Self-Reliance

Ranger Takedown Survival Bow by SAS: Hands-On Review for 2021

A bow and arrow is an age-old tool that has been used for hunting, a weapon of war, as a means of personal protection, and for recreational activity.  

Much can be said for how little this tool has changed given that it is still a string propelling an arrow, but the materials used, and the designs employed have certainly evolved. 

The newest evolution that I have had the pleasure of trying out, is The Ranger Takedown Survival Bow offered by Survival Archery Systems (SAS)

The Ranger is a lightweight, compact survival bow designed to be easily and quickly assembled and broken down. And the best part is that it requires no tools to do so!

Before getting into my review I would like to thank SAS for the opportunity of testing The Ranger out and for their support in providing information about the product.

Ranger Takedown Bow Specifications 

Alright, let’s see what this bow has to offer!

Materials 

The riser is made from 6061 T6 aluminum and the limbs are constructed of high-tech composite fibers.

The minimum hardware present on the riser is made from 316 stainless steel. 

Dimensions

Fully assembled the bow is 60 inches long and breaks down to 22 inches. This makes the bow incredibly easy to transport. 

Weight

Weighing in at 2.6 pounds the bow is quite friendly on the back when carried in in the hand or a daypack.  

Poundage

 #40, #45, #50, and #55 limbs are available 

Draw Length

The maximum draw length comes in at 31 inches. 

Ambidextrous 

The bow can be used by both right and left-handed shooters by simply changing the orientation of the limbs

Attachments

There are several threaded holes in the riser that can accept a range of attachments, such as an arrow quiver or sights. 

What’s Included 

The Ranger comes with:

What Is Included in Ranger
  • 1x riser 
  • 2x limbs 
  • 1x Dacron 16 strand bowstring with nock
  • 2x small Velcro stripes 
  • 1x medium Velcro strip
  • 1x Velcro cinch strap
  • 1x owners manual

Arrows are NOT included

Color

At the time of this article, the bow is only available in black. 

Country of Origin

The Ranger is made in the U.S.A


First Impression of the Ranger Takedown Survival Bow

This may not interest some folks but the first thing that caught my eye upon receiving the Ranger was the packaging. 

The packaging is extremely important to me, especially with a product that has multiple components. 

All too often now, I open boxes where items are haphazardly thrown in with very little padding for protection. 

This was not the case with SAS. Everything was carefully wrapped with plenty of padding to ensure everything arrived undamaged. 

After emptying the contents of the box, I noticed the owner’s manual, which seemed large to me but more on that later. 

Next, I pulled the riser and two limbs out and was amazed at the simplicity of the product.

Two limbs are inserted into the riser, add the string and you have a bow!

I have held bows in the past that frankly feel somewhat frail and I was always concerned about breaking them. But I probably spent twenty minutes turning the riser over and over in my hands because it felt absolutely solid. I do not think durability will be an issue with this bow.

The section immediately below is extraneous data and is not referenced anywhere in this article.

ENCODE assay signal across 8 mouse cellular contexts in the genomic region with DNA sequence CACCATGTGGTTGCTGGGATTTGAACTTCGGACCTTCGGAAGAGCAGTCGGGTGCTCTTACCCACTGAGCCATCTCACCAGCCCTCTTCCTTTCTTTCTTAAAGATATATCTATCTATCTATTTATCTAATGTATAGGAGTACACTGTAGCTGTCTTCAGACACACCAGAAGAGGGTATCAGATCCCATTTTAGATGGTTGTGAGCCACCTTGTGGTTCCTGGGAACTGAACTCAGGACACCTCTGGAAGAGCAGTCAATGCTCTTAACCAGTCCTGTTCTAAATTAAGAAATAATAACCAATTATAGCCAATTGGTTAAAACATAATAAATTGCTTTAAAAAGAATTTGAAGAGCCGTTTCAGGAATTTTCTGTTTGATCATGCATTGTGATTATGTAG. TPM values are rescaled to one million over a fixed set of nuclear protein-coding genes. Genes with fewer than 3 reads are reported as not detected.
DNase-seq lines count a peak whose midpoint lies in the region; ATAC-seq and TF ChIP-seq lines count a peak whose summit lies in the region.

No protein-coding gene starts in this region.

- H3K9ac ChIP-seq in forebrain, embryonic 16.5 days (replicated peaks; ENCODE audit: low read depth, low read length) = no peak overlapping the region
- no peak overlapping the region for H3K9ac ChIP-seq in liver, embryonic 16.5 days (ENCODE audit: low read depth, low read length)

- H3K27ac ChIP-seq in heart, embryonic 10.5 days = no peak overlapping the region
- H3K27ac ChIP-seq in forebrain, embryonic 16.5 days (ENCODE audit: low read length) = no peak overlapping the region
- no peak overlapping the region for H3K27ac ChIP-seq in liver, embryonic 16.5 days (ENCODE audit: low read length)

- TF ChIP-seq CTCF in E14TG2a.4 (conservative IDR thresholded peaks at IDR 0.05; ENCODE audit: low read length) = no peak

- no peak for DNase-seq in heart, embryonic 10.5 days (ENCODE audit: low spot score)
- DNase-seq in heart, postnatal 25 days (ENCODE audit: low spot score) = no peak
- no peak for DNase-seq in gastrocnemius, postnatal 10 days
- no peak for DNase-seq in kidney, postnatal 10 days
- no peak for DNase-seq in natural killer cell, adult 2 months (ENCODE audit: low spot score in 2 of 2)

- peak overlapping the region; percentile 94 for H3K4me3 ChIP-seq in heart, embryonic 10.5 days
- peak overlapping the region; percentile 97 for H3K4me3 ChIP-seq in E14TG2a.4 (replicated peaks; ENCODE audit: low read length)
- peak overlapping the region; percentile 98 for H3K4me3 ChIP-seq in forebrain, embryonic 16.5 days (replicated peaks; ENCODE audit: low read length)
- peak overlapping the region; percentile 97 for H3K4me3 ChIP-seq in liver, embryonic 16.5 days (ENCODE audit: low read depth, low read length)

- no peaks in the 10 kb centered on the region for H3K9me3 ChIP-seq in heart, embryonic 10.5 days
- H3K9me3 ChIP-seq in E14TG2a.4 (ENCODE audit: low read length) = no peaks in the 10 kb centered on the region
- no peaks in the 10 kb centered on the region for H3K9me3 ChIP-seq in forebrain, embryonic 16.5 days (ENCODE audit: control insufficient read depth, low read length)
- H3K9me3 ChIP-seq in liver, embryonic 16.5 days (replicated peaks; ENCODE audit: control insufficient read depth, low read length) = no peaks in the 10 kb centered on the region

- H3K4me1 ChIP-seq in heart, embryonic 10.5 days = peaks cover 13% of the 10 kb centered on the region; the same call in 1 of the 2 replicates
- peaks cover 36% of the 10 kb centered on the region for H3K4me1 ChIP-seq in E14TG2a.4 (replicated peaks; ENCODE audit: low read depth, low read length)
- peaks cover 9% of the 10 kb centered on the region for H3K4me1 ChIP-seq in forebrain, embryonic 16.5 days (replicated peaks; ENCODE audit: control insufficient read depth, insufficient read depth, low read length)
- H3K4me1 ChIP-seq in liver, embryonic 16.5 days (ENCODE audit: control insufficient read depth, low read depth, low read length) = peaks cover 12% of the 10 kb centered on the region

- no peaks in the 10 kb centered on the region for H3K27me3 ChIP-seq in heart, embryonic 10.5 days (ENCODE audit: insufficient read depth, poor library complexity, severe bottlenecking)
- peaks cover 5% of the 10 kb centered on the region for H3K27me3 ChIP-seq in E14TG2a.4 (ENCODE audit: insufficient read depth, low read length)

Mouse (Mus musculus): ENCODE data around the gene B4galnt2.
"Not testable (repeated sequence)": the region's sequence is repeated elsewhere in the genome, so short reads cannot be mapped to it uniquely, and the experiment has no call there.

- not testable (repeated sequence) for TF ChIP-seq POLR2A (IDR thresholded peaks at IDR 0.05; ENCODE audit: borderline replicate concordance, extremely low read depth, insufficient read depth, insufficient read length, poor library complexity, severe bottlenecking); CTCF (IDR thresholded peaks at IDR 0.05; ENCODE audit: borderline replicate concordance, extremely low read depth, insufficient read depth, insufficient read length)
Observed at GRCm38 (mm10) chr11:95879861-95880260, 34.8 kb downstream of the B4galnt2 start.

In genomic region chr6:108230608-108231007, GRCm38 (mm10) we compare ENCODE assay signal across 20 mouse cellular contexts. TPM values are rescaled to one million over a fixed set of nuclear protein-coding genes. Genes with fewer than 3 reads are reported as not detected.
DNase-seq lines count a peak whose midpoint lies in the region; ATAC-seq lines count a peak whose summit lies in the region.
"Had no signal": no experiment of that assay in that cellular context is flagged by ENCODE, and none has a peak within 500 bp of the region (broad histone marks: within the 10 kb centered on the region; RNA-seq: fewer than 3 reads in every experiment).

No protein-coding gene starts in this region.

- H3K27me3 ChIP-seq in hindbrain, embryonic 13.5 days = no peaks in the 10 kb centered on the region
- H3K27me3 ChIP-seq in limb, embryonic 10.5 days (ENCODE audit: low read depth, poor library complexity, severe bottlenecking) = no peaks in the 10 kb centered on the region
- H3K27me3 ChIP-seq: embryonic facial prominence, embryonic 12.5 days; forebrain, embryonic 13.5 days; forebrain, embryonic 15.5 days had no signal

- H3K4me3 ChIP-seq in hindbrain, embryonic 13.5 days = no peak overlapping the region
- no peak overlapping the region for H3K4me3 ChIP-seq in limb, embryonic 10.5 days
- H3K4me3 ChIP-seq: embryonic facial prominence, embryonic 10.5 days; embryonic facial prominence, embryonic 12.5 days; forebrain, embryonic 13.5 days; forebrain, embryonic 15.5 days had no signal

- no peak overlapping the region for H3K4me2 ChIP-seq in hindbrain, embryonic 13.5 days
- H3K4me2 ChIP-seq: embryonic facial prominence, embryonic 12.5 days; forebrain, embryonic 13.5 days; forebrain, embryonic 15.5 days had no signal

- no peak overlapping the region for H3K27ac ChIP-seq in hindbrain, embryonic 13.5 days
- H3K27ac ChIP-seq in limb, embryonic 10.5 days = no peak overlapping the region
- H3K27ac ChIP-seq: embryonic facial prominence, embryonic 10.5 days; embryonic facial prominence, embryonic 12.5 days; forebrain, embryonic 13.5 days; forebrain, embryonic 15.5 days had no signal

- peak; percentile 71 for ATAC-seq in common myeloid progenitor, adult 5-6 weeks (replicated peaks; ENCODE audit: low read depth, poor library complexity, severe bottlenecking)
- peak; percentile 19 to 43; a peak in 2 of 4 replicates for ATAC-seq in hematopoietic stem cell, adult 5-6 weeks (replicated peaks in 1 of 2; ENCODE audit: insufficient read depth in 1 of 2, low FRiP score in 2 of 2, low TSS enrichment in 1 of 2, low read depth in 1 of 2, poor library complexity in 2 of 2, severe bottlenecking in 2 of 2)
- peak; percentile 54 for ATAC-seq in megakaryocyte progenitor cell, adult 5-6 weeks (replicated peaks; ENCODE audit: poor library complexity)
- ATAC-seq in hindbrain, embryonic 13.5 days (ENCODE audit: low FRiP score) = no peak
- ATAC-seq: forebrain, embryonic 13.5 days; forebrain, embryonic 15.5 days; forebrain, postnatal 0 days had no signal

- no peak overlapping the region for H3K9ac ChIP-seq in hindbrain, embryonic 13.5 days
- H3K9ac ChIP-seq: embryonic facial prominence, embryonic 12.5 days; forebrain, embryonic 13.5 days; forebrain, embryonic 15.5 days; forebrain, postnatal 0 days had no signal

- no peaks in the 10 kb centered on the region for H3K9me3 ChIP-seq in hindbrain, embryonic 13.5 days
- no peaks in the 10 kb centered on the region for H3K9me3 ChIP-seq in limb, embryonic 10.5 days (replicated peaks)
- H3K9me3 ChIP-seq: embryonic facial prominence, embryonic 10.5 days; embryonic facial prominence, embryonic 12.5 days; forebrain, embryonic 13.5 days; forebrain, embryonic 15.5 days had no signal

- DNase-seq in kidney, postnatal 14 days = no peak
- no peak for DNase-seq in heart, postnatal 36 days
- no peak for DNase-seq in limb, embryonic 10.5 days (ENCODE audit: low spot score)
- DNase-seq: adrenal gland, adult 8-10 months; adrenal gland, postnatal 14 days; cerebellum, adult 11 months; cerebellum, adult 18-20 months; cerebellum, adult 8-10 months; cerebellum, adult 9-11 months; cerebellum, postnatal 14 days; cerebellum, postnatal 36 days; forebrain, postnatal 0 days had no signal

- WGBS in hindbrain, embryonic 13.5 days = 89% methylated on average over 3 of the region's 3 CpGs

What’s Included, A Closer Look 

Here is what you can expect to receive when purchasing The Ranger.

  • 1x riser 
  • 2x limbs. Each limb is marked on the end with the number of poundage. This is a great feature for keeping multiple sets of limbs organized especially when only one riser is being used. 
  • 1x Dracon 16 strand string and nock. It should be noted that the nock is loose in the bag so take care not to lose it when removing the string. It is also important to know that the grooves in the limbs are specifically cut out to accept the bowstring that is provided. Other bowstrings may not work. 
  • 2x small Velcro strips that are intended for setting up the arrow shelf
  • 1x medium-size Velcro piece to also be used around the arrow shelf 
  • 1x Velcro strap with a plastic buckle for cinching everything down and keeping it secured during transport. 

Lastly, I would like to mention again that the bow does not come with takedown arrows, but they can be purchased directly through the SAS website. 

Before Shooting

As exciting as getting a new bow is (trust me as I wanted nothing more than to immediately take the bow out back and start slinging arrows through the air) I highly recommend reading through the owner’s manual from front to back. 

As I mentioned earlier, the manual was larger than I expected. But that is because a lot of thought and information was put into it and it is an extremely helpful resource. 

After reading the manual it was time to set the bow up, which took roughly ten minutes. However, most of that time was devoted to being a perfectionist in the placement of the Velcro for the arrow shelf. 

Setting Up The Ranger Takedown Survival Bow

After the Velcro was in place, assembling the rest of The Ranger was incredibly simple. I placed one limb into the riser, making sure it was seated all the way down by looking through the window. 

Then I placed the bowstring around the limb that was inserted and placed the tip of this limb on the ground against my foot so that the limb stayed in place. 

Lastly, I inserted the second limb, made sure it was properly seated, and finished attaching the bowstring. 

Once I became familiar with the bow the time to set it up and take it down was drastically reduced, which I will go into more detail about later in the testing section. 

Takedown Arrows 

The takedown arrows offered by SAS are extremely easy to put together. 

They come in two pieces, the lower portion that has the head of the arrow, and the upper piece with the fletching and nock. 

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